c-Fos-IR associated with RFS. A clear c-Fos-IR was observed in all hypothalamic nuclei here reported (see Fig. 1). In the AL group, DMH, LH, PVN, VMH, and PeF did not show significant fluctuations throughout time in the number of c-Fos-IR cells (Figs. 2A, 3A, 4A, 5A, and 6A); however, effects of sampling time were observed in the TM (Fig. 7A) and SCN (Fig. 8A). The SCN exhibited a diurnal rhythm adjusted to the LD cycle, with higher values during the early morning and lowest values after lights off, whereas the TM showed a decrease of c-Fos-IR cells at ZT4 and a gradual increase toward the night. The one-way ANOVA revealed only significant effects due to time in the TM and in the SCN (P < 0.01; Table 1).
RFS imposed a different c-Fos-IR temporal pattern in several hypothalamic nuclei compared with AL. The DMH, LH, PeF, and TM nuclei showed an increase in the number of c-Fos-IR cells 1 h before food access and a remarkably increased c-Fos-IR after meal time (Figs. 2A, 3A, 6A, and 7A). The PVN showed a marked increase in c-Fos-IR cells but only immediately after feeding (Fig. 4A). In the TM, a second increase of activity was observed after lights off. In contrast, the VMH and the SCN did not show a different c-Fos-IR pattern between the RF and the AL (Figs. 5A and 8A). In the SCN, RF rats exhibited a c-Fos-IR pattern linked with the LD cycle. The one-way ANOVA revealed a significant effect of time in the DMH, PeF, PVN, and SCN (Table 1). The two-way ANOVA evidenced a significant main effect between the AL and RF groups in all nuclei; a significant main effect due to variations in time in the DMH, PeF, PVN, TM, and SCN; and a significant group-time interaction in the DMH, PeF, and PVN (Table 2).
Because RFS impose a cycle of 2-h feeding/22-h fasting, data from the RF group at ZT5 and ZT7 were compared with the 22F and 22 F-R groups, respectively. The statistical comparison revealed a significant difference between 22F and RFS at ZT7 in the DMH (F1,10 = 83.87; P < 0.001), the LH (F1,10 = 21.38; P < 0.001), the PVN (F1,10 = 58.32; P < 0.001), and the TM (F1,10 = 14.44; P < 0.003), which confirmed that in these nuclei c-Fos-IR activation was different from the fasting condition. In addition, the comparison between the 22F-R group and the c-Fos-IR at ZT7 indicated significant difference between both groups in the DMH (F1,10 = 45.37; P < 0.001), the LH (F1,10 = 13.02; P < 0.004), the PeF (F1,10 = 4.96; P < 0.04), the PVN (F1,10 = 40.46; P < 0.001), and the TM (F1,10 = 6.31; P < 0.03). This comparison confirmed that effects observed in the RF group were due and specific to the food-entrainment protocol.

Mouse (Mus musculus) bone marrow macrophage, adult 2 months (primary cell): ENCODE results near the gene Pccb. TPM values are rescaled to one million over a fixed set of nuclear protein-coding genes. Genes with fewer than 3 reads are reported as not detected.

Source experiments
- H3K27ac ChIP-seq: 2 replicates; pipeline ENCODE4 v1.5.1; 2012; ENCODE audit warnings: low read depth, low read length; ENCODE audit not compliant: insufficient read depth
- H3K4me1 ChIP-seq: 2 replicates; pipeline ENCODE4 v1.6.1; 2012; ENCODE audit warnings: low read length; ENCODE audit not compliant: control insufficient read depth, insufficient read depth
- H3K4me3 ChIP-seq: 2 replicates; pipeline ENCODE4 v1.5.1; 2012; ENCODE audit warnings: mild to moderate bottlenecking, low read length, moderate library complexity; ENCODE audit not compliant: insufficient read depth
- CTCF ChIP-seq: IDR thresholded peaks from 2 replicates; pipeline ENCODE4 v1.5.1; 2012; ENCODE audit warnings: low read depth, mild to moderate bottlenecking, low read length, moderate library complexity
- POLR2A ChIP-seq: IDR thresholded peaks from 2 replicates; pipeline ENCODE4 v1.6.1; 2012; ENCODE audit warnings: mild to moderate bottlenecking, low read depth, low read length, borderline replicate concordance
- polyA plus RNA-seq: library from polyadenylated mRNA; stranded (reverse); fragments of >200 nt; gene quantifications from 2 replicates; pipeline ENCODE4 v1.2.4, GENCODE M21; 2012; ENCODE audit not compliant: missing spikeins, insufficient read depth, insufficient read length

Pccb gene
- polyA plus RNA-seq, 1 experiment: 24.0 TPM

c-Fos-IR in fasted rats. The fasted groups exhibited c-Fos-IR expression in all nuclei. In the DMH, PVN, and TM, general cell counts were lower than in the AL and RF conditions (Figs. 2B, 4B, and 7B). In the Fast group, no significant fluctuations were observed throughout time; the VMH and PeF exhibited a decrease in the number of c-Fos-IR cells at ZT7 (Figs. 5B and 6B), in addition, in LH and TM, activity tended to increase, starting the activity phase (Figs. 3B and 7B). The SCN exhibited a pattern linked to the LD cycle characterized by higher c-Fos-IR cell counts during the light phase and a decrease after lights off (Fig. 8B); however, it was distorted due to the influence of 48 h in fasting. The one-way ANOVA only indicated a significant main effect due to time in the PeF (Table 1).
The RF-F group exhibited in all nuclei, with the exception of the SCN and VMH, which displayed a different c-Fos-IR temporal pattern from that observed in the Fast group, with increased values at the expected meal time. This pattern was especially evident in the LH, which showed a clear increase before and during expected mealtime. For the RF-F group, the one-way ANOVA revealed a significant time effect in the LH, PeF, and PVN (Table 1). In addition, for all nuclei but the SCN, the two-way ANOVA showed a significant difference between the RF-F and Fast groups, a significant time variation in the DMH and PeF, and a significant group-time interaction in the LH and PeF (Table 3).
Present data indicate that several hypothalamic nuclei exhibit a specific c-Fos-IR temporal pattern associated with RFS and may be involved with the FEO's mechanisms. They also indicate that, specifically in the SCN and the VMH, the temporal pattern of cellular activity remains phase tight to the LD cycle and is not modified due to RFS. Thus SCN and VMH may not be involved with the FEO's mechanisms.